Managing the Unexpected

High Reliability develops an organization’s strengths through individual actions.
Shared attitudes fill the gap between organization and the individual to determine High Reliability.

Title: Duty

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12/16/2011 6:27 PM

[Note, this is Duty and not referring to Duties.]

Duty is the moral commitment that results in action. High Reliability is a choice. You choose to want to do well. Duty is willingly accepted, it is not an external motivation.

Duty is intangible but it keeps drawing you back into your job. Dharma is duty or character, an essential truth in Hinduism. People may work at a job for money (utilitarian employee) but Dharma, duty or pathway, is why people perform well on the job. With duty you evolve personally while you are evolving the organization. Duty is the global overview of the mission; where the organization needs to go.

The most direct quote regarding military duty is from Lord Nelson, “England expects that everyman will do his duty.” In an HRO they do their duty and then one step more. This brings relief to the team or organization when you do your duty. The Lord Nelson quote is also alignment – as with England. There is alignment between individual values and the country’s values.

Duty is an ethical relationship to others; you are your brothers’/sisters’ keeper. Duty is responsibility for the welfare of others. In Crew Resource Management (CRM ) if you see something abnormal you must bring it to the attention of the crew. There is an individual sense of agency in the organization. This is part of who you are and you are a part of the organization.

Duty is related to purpose – why you are doing it; not the what of your actions. Duty is why the organization exists; the values are real and they are used. Duty must be in relation to the mission and vision statements. “I am agreeing to do this as I like what the organization does. This is different from individual responsibilities; this is beyond the tasks of the organization.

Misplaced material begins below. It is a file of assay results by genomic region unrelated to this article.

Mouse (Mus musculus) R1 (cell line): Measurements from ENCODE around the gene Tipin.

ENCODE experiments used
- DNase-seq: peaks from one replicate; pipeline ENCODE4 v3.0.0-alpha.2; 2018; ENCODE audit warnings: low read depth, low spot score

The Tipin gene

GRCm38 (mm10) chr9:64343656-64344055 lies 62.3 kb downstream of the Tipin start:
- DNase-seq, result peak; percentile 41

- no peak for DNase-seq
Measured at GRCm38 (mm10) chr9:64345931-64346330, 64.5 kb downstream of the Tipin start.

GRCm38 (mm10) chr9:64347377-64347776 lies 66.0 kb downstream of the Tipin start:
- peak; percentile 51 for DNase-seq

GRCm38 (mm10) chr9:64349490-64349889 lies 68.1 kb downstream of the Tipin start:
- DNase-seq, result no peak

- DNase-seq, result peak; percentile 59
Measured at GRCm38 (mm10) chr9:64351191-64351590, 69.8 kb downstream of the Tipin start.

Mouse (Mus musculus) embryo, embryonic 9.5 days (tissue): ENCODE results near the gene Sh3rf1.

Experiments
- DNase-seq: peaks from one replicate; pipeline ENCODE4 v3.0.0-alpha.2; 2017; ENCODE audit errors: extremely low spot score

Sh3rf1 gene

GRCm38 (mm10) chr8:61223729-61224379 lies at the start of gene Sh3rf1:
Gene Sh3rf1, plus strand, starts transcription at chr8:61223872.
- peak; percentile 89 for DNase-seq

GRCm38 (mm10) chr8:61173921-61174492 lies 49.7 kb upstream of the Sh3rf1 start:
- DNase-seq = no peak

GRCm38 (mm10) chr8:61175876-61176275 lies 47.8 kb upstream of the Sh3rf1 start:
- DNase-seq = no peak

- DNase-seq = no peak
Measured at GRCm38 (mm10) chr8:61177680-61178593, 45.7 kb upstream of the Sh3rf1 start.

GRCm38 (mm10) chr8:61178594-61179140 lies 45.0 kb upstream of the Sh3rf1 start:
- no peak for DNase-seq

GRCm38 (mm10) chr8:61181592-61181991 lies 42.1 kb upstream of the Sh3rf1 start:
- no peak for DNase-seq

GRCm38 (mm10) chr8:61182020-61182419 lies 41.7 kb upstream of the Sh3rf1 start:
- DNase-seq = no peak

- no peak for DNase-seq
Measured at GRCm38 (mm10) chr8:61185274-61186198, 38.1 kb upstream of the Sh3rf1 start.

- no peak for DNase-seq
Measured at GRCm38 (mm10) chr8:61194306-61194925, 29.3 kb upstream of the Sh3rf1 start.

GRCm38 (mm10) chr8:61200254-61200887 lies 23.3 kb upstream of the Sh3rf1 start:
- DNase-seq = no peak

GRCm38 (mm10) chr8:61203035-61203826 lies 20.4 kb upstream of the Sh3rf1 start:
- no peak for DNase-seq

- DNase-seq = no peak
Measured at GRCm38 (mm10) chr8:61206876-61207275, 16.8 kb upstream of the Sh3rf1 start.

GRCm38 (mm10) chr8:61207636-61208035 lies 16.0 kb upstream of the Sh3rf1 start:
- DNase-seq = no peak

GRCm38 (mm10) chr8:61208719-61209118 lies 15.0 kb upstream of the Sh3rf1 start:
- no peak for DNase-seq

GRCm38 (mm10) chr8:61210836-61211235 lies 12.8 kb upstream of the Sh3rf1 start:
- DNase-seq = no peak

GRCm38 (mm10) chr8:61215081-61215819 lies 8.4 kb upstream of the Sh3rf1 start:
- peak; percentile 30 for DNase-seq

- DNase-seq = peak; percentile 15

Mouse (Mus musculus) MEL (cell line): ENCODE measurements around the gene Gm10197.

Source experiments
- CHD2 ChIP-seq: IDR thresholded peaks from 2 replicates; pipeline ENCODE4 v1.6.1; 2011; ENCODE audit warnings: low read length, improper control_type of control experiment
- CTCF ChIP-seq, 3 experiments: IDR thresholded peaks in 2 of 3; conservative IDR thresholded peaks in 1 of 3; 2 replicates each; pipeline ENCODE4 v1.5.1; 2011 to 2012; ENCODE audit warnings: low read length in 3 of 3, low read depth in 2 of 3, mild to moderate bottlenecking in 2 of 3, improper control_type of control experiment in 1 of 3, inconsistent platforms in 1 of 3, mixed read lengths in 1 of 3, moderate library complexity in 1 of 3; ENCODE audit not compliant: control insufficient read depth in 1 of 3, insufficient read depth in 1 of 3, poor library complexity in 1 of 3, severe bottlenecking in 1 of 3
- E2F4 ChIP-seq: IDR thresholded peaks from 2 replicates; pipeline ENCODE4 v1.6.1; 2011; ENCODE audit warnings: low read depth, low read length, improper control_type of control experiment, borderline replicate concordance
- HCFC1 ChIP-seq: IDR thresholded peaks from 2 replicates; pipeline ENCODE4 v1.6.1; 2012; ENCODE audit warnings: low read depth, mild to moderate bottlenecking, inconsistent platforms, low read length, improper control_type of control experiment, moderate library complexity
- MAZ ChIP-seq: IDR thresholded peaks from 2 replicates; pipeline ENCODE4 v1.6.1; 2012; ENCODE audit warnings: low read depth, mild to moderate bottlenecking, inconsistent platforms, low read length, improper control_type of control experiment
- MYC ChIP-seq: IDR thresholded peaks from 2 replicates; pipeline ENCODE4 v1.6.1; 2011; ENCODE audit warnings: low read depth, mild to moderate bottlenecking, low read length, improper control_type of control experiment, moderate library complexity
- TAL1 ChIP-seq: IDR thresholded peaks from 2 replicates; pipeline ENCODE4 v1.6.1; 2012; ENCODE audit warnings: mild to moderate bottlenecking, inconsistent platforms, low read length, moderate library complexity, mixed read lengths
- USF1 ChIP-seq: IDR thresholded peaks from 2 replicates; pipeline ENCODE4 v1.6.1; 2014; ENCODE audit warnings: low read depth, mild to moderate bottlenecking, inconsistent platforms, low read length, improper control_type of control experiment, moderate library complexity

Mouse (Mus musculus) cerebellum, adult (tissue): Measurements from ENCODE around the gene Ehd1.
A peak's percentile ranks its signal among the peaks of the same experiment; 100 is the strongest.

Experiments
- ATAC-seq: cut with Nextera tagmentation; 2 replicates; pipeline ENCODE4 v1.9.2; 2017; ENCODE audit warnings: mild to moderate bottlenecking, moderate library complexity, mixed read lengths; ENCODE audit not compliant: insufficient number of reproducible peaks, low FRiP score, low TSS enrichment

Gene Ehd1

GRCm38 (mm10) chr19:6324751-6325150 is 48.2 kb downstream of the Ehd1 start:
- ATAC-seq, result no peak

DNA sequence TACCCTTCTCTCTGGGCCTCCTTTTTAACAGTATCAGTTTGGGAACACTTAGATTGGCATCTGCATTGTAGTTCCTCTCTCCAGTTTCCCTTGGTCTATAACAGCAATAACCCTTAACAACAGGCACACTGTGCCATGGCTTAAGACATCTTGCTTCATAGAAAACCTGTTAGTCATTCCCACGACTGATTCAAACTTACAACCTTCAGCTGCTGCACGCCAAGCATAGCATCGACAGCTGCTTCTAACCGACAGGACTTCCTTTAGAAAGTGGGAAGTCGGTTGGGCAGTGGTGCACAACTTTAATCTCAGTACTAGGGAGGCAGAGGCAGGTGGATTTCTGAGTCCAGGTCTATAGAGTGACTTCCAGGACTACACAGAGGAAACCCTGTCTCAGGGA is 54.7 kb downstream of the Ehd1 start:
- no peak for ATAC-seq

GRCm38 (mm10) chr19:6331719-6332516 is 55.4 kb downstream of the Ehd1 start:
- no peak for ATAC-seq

Duty has emphasis that certain things are required but HRO has a voluntary piece to it. You are required to do duty and this seems opposite of what HRO is. In reliability they range widely to see and do things you might not have thought of. [We are beginning to differentiate duty as task responsibility from duty as sense of duty or character trait aligned with mission of organization.]

Duty is related to cause; what is the cause of an organization? You believe in the cause of the organization therefore you help it move forward. Alignment the culture of the organization between the person and the organization; then the sense of duty is profound. Alignment between organizational culture and the individual is through the belief/value system.

Duty may not be appropriate for civilian organizations. Individual responsibility to the organization as a whole is seen in the uniformed services. They understand that their action and inaction can harm or help the organization. Duty comes from that.

Duty of the individual – show up on the job; be responsible for yourself; you have responsibility for things in an HRO; all these are instilled and then branch out to make you prepared for the next big job when you can contribute (not getting by). Individual duties and higher level group duties exist. “In the presence of avoid, move forward,” Jim Denney. In High Reliability people move forward. Every individual believes it is their job even if others are also problem solving.

Make duty infectious – don’t tell them to do it but they want to do it on their own, it is infectious to others who will then do it. An infectious attitude toward the cause and purpose, then each person will flourish and want to participate. They will self-sacrifice and go beyond their ego. Infectious or contagious – these are good in an HRO. You set the reputation of the ship when you go into a foreign port for five days after being as sea for 75-80 days. When a 6,000 member crew can leave without a significant liberty incident then you see the infectious nature of duty.

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